There is so much wrong with the stereotyping of this ad, which is actually a Berlitz advert, that I’m not sure where to start, both as far as language learning is concerned and as far as stereotying the Germans… However, my point here is not the stereotyping in itself but how relevant this is to the question of ELF. The point being made here seems to be very much in favour of traditional English models although who, in their right mind, in a context such as this, would react in this way??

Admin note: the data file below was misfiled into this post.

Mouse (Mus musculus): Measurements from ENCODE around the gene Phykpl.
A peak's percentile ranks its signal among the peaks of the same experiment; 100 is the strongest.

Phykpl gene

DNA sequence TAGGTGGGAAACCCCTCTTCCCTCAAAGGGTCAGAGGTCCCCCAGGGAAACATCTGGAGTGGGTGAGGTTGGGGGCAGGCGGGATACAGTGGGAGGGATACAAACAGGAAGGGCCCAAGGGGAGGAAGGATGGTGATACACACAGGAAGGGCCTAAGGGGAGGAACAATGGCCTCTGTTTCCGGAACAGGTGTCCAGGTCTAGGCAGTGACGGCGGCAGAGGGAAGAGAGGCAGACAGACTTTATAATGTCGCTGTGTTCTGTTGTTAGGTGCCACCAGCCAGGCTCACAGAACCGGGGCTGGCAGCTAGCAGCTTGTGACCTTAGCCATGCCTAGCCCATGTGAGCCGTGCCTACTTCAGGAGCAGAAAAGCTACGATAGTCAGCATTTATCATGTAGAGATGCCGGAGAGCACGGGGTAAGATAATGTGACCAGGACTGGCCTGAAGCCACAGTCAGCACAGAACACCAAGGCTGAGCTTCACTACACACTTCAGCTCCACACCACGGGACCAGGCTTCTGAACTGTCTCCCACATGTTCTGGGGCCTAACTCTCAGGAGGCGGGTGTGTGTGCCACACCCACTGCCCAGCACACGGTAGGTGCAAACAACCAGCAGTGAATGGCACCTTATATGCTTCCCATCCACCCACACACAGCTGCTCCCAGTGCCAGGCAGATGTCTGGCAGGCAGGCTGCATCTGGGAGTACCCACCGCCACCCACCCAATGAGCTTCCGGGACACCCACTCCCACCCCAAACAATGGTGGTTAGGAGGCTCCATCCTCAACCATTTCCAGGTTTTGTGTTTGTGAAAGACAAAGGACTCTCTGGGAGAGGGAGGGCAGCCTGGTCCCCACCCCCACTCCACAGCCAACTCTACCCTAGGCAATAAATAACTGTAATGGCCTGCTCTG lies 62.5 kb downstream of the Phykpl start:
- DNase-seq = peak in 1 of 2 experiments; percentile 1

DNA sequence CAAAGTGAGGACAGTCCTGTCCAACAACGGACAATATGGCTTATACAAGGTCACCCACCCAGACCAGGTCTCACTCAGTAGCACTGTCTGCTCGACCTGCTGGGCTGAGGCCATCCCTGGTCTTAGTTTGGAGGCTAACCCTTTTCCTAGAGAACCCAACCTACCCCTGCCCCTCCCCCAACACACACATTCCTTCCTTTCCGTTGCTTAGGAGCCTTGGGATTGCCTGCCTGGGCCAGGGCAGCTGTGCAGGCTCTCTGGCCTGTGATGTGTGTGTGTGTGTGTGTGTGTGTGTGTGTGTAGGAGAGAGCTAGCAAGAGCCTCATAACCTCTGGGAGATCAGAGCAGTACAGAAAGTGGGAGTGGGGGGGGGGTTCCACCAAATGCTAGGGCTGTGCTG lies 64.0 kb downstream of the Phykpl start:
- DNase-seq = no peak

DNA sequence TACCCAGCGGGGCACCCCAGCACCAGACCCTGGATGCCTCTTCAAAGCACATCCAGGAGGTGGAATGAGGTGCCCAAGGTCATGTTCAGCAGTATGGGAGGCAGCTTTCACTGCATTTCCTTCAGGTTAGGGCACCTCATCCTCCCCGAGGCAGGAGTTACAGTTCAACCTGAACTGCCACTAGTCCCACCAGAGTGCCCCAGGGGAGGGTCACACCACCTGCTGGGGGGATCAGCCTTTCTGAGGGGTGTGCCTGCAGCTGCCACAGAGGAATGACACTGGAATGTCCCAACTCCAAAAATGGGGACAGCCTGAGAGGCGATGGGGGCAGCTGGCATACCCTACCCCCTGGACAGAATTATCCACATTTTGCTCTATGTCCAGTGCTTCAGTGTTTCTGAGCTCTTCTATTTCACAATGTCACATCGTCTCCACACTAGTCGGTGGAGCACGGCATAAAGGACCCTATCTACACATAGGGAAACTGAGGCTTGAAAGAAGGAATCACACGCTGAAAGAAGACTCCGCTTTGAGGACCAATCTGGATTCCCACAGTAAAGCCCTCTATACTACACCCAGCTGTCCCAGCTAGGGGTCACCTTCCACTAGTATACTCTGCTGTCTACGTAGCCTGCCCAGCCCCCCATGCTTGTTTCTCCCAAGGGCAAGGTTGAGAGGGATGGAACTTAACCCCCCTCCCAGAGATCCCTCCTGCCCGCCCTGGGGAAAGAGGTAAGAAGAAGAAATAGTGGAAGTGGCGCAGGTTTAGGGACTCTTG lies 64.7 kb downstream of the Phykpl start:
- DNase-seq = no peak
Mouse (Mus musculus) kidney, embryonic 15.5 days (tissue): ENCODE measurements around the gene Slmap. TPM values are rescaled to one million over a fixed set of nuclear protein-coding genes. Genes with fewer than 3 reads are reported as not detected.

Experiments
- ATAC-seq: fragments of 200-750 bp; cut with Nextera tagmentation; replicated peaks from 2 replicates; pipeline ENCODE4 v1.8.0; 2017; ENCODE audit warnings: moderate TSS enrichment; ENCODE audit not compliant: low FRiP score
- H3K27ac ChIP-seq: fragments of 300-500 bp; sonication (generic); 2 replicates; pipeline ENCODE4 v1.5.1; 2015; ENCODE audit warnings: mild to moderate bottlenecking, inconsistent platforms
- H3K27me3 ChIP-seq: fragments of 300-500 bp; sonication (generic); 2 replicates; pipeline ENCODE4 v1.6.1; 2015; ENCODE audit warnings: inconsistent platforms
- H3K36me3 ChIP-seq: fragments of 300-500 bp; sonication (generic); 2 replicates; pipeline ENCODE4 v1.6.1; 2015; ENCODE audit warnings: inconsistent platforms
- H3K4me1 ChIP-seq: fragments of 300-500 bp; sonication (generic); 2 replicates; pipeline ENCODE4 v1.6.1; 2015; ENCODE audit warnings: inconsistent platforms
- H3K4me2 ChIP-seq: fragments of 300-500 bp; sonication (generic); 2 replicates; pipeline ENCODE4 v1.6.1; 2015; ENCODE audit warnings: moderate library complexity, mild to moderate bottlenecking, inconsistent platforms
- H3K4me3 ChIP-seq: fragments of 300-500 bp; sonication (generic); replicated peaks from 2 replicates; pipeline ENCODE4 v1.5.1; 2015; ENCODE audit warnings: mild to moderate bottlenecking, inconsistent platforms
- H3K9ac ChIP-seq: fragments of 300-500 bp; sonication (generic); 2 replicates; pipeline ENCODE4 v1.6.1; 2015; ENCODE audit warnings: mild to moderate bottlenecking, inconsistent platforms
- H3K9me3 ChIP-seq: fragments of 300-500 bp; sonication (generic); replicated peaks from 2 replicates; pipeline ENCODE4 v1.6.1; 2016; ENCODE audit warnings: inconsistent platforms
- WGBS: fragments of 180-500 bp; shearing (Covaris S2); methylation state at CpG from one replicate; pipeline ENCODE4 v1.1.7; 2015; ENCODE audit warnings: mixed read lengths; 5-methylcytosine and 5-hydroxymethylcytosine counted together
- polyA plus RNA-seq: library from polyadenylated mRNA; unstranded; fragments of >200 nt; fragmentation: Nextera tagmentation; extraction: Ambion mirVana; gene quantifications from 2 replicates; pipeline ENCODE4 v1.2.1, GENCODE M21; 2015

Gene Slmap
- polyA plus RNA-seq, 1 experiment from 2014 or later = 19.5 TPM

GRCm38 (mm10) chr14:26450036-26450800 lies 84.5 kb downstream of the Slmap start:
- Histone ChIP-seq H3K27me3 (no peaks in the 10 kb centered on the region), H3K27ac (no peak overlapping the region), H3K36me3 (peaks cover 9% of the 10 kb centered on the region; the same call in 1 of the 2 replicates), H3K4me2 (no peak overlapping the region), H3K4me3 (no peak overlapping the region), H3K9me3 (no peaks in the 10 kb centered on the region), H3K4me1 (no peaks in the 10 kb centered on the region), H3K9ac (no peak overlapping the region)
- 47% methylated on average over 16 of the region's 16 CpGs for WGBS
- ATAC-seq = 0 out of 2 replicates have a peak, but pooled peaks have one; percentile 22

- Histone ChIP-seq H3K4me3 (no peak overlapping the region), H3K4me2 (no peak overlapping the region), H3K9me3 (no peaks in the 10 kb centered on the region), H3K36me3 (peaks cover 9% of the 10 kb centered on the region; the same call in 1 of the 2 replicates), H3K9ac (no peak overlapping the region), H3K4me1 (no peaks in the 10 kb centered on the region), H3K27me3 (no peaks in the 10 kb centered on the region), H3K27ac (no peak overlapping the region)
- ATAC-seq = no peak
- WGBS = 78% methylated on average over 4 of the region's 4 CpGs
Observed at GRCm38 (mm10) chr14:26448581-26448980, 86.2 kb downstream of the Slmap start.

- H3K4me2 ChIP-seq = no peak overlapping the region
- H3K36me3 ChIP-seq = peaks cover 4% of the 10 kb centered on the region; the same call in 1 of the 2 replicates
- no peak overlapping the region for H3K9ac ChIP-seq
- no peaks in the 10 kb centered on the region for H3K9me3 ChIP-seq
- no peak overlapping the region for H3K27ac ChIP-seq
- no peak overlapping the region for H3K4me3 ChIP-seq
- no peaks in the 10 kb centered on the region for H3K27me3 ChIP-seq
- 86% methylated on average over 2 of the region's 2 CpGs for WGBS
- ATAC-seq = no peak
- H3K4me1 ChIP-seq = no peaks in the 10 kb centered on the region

I, personally, keep thinking that there is a distinction to be made between ELF as the traditional researchers such as Jennifer Jenkins or Barbara Seidelhofer, and others, see it and Global English as described by david Crystal as the usage of English as a lingua franca on a global scale. There is no denying that English is a global language, and this means that it is in rather a different position from other languages perhaps that are studied with the express purpose of contributing to or integrating into L1 communities. This means, in my view, and as I have said before, that when it comes to assessment we need to take into consideration the notion that our learners need to aim for clear expression rather than to adhere to unreachable native speaker norms, which has to be taken into account in assessment. When it comes to teaching, however, there still needs to be a clear model to present in the classroom, and this is the closest native speaker variety to those learners, so that in Europe this will probably still be British English to a great extent. After all, I may, in a test situation, decide that using ‘informations’ as a countable form rather than the traditional, uncountable ‘information’ does not impede the message particularly (although it will affect the grammar and text references that go with it when writing, which may well hamper reader comprehension). So, when testing this may be acceptable but when teaching we are sulely doing our learners a disservice if we do not point out that even though many now use this word in a countable way it is, actually, uncountable. The model that is presented, in fact, is often just that: a model, and then each individual will, as they do in their own language, develop their own voice and means of expression. As Peter Medgyes also said in his presentation, this is actually not ELF but simply the way we use language.